Connecticut reports 34 more COVID-19 deaths, most since May, as transmission levels remain high

Photo of Alex Putterman
A COVID-19 rapid antigen home self-test kits for sale at a 7-11 in Hamilton, New Jersey.

A COVID-19 rapid antigen home self-test kits for sale at a 7-11 in Hamilton, New Jersey.


Connecticut on Thursday reported 34 COVID-19 deaths over the past week, most in a seven-day period since mid-May, as the state continues to record high levels of viral transmission.

The state has now recorded 11,164 coronavirus-linked deaths since the start of the pandemic, and experts say the true number of people who have died from COVID-19 or its indirect effects is likely even higher.

Over the past week, Connecticut has recorded 4,849 COVID-19 cases out of 40,165 tests, for a positivity rate of 12.1 percent. Cases and positivity rate have increased in recent weeks amid the spread of the BA.5 subvariant and currently stand at or near their highest levels in several months.

As of Thursday, Connecticut has 325 patients hospitalized with COVID-19, down 27 from a week prior but still more than at most previous points this summer.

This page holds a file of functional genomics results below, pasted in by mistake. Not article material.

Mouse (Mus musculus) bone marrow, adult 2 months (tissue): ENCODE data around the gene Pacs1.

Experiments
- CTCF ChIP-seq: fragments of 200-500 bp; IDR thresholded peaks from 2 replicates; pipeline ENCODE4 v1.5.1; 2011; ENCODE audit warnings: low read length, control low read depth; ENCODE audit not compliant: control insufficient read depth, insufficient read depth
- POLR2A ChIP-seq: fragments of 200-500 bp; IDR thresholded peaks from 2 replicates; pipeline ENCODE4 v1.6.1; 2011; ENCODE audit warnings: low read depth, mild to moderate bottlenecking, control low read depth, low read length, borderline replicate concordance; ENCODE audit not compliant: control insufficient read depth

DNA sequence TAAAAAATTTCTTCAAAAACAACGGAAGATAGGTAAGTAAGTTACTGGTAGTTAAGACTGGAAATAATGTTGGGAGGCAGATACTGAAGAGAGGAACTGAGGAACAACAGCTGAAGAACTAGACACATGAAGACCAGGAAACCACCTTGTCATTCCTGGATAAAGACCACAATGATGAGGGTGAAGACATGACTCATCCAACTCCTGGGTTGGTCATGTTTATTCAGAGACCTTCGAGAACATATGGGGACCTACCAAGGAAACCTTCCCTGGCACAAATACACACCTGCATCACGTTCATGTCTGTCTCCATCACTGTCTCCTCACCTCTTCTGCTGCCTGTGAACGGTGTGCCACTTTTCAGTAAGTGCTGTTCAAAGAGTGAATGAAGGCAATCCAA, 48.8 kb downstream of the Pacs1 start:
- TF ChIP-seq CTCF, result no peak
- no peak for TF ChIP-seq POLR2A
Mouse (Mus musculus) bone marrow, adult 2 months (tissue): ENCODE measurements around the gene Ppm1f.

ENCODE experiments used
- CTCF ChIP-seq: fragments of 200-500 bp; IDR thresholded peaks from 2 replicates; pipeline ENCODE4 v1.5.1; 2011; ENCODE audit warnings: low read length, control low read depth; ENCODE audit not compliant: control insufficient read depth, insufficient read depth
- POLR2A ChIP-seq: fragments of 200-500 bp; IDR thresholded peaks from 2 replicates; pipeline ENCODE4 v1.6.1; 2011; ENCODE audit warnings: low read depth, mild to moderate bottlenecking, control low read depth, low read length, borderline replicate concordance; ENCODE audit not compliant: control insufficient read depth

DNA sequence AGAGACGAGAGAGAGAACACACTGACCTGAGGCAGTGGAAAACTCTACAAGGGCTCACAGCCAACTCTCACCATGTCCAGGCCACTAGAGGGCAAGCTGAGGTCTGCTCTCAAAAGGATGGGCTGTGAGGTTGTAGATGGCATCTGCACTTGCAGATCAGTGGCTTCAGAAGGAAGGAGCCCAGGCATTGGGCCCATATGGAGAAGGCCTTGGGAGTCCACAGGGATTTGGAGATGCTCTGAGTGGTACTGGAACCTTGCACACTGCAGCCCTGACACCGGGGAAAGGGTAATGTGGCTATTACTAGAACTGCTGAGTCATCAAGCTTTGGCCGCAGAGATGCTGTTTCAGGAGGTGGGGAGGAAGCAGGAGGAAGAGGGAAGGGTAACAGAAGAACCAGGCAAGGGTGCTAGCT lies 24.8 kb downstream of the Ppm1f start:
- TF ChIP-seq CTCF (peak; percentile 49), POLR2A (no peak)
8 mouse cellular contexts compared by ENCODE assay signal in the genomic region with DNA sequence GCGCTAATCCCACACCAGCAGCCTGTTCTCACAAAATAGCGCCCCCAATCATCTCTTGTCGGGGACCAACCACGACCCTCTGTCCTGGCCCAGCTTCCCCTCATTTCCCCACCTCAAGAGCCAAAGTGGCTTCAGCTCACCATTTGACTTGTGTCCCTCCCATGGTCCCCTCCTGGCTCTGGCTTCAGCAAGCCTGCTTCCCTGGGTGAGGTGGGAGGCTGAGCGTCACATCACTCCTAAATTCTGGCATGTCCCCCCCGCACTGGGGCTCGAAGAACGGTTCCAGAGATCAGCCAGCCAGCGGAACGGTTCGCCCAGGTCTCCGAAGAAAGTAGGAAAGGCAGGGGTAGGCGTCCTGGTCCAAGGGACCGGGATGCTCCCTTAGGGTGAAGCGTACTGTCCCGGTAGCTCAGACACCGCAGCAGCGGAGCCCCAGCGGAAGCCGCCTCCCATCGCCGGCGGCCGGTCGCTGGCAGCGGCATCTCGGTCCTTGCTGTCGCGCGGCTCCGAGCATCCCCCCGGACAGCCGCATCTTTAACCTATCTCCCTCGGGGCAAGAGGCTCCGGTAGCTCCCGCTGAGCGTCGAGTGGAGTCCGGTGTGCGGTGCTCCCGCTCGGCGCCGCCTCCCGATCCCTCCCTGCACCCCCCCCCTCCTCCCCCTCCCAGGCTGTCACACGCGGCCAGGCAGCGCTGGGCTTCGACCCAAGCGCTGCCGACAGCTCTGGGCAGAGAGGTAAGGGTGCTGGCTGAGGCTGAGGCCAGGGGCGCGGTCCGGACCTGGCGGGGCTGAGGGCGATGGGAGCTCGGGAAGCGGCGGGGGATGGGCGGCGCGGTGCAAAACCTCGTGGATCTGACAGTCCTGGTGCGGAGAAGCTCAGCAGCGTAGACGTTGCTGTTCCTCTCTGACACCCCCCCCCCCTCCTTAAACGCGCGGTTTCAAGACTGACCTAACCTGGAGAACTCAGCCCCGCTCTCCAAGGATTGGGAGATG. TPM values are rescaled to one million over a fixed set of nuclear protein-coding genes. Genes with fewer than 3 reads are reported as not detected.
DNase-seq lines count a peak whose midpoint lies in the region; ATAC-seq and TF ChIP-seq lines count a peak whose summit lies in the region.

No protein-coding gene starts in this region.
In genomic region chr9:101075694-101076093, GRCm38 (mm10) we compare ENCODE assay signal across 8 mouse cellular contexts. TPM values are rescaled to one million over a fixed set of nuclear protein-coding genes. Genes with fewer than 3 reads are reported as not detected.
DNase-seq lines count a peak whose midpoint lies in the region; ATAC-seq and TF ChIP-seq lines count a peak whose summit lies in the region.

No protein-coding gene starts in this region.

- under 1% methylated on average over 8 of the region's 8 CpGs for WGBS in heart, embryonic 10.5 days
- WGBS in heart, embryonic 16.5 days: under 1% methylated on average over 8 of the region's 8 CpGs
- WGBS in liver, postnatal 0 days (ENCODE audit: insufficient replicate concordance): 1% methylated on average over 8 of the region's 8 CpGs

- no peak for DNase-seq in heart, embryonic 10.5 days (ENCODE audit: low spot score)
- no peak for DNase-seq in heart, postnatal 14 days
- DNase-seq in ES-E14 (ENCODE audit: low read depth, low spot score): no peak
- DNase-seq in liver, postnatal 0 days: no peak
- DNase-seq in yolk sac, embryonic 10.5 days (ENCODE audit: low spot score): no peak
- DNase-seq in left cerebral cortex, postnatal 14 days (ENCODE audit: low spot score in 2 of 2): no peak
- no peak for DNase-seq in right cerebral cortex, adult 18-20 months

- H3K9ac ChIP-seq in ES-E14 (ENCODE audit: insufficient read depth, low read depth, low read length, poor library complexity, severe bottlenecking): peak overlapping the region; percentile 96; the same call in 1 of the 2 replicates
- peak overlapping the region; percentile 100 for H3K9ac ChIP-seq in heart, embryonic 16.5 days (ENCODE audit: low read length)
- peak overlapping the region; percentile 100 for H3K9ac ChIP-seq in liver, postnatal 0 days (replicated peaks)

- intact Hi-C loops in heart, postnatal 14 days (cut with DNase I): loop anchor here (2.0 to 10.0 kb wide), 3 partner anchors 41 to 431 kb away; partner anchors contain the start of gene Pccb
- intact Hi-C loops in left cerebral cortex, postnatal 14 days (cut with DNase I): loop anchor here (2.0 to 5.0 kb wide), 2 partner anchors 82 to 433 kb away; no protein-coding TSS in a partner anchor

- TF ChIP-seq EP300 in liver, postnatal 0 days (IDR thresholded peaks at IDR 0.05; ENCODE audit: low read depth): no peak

Due to the arrival of increasingly contagious subvariants, what once looked like it might be a low-COVID summer in Connecticut has instead featured tens of thousands of infections, hundreds of hospitalizations and dozens of deaths. The current COVID-19 wave began in mid-June and has grown gradually since. Over the past few weeks the state’s case count and positivity rate have appeared to level off but have not yet begun to decrease.

Deaths, which tend to lag other metrics by several weeks, have increased recently, with the state reporting 28 last week and 34 more this week. Though those totals are far lower than during the worst of the pandemic, they are higher than at relatively stable periods such as last summer.

According to the U.S. Centers for Disease Control and Prevention’s “community levels” map, Fairfield, New Haven, Middlesex and Litchfield Counties currently have “medium” levels of COVID-19, while Connecticut’s other four counties have “low” levels.

Based on the CDC’s stricter “community transmission” map, all eight Connecticut counties have high levels of transmission.